|GRANTLAND.com: The Triangle|
Rem: Am I allowed to nominate Hope Solo for beating her charge?2. Tony La Russa: Still a Winner
Chris: Not guilty, y'all got to feel her.
Rem: Teflon Don.
Chris: Hope Solo treated those charges like she treated Briana Scurry back in '07.
4. Robert Jaworski and Dolphy Quizon: Legends in the Game
I'm going to assume those are their names, because why not. Also, the shot of the two Sideshow Bob-haired tykes hugging dad after his home run derby win was adorable. Anyone over 30 probably remembers reading about and seeing clips of young Prince hanging around major league dugouts and smoking the ball in BP while dad Cecil plied his trade. Imagine the amazing careers the next generation of Fielder boys might have, given they actually seem to have normal, loving relationships with their dad. Or does becoming estranged from your famous, baseball-playing father trigger a chemical reaction that pushes you to reach even greater heights? What about if it's just a mildly strained relationship? BRB, gonna rip away my kid's favorite stuffed warthog.
On Sunday, Robert Jaworski, the most famous, most beloved, and probably also most hated player in the history of Philippine basketball, had his jersey retired at the Araneta Coliseum. On Tuesday, Dolphy Quizon, almost certainly the most famous and prolific comedian in the history of the Philippines, died at the age of 83. Both enjoyed the kind of career longevity that strains belief. Jaworski was 29 years old and already one of the country's top players when the Philippine Basketball Association had its first season in 1975. Instead of riding out five last good years, though, Jaworski kept playing and playing, until he finally left the sport in 1998, when he was in his early 50s, as the player-coach of Ginebra gin franchise. He left only because he got elected to the Senate, and even then, he didn't officially retire because there were concerns his fans wouldn't support his political career if there were no chance of him returning to the court. He was known for rough, smart play and a "never say die" philosophy — it was about winning, but it could also apply to his never-ending, Methuselah-like career. I love this picture of him, near the end of his playing days, a cantankerous old legend refusing to back down an inch to a much bigger, younger, and stronger American import. Dolphy had comedies for six decades, from his 1950 Dolphy and Panchito, to the 2010 Father Jejemon. When I first learned I'd be moving to the Philippines in 2005, I was told to go to the New Manila Food Mart on First Avenue near 14th Street and rent Dolphy movies. I did, and though I had no clue what anyone was saying, it was pretty easy to enjoy the endless fart jokes and people's pants falling down. The rest, you could say, is history. Thanks, Jawo, and thanks, Dolphy.5. Rod Thorn:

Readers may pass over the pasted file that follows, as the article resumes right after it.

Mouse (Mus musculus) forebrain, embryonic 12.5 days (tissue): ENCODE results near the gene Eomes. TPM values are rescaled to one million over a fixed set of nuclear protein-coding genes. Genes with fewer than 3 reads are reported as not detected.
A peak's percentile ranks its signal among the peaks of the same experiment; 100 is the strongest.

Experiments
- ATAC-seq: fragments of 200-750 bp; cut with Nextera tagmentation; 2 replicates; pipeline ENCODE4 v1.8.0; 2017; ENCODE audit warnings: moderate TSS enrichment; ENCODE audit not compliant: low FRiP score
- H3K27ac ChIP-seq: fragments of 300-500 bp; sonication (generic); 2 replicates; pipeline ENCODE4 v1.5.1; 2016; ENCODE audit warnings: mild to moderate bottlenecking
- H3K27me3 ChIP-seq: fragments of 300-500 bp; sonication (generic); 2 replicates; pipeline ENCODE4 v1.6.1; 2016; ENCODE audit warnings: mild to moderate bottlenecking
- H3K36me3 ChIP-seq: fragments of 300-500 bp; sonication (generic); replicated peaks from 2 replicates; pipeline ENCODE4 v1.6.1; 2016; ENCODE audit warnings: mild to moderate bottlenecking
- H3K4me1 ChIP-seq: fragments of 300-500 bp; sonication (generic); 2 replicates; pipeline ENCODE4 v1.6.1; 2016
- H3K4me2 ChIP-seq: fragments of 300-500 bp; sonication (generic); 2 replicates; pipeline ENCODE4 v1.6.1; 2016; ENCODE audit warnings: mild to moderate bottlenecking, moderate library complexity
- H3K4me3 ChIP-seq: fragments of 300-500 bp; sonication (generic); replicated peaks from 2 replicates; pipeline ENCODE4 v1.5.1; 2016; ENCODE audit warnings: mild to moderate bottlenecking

h/t to Jaemark Tordecilla for suggesting this clip of Dolphy meeting "President" Ronald Reagan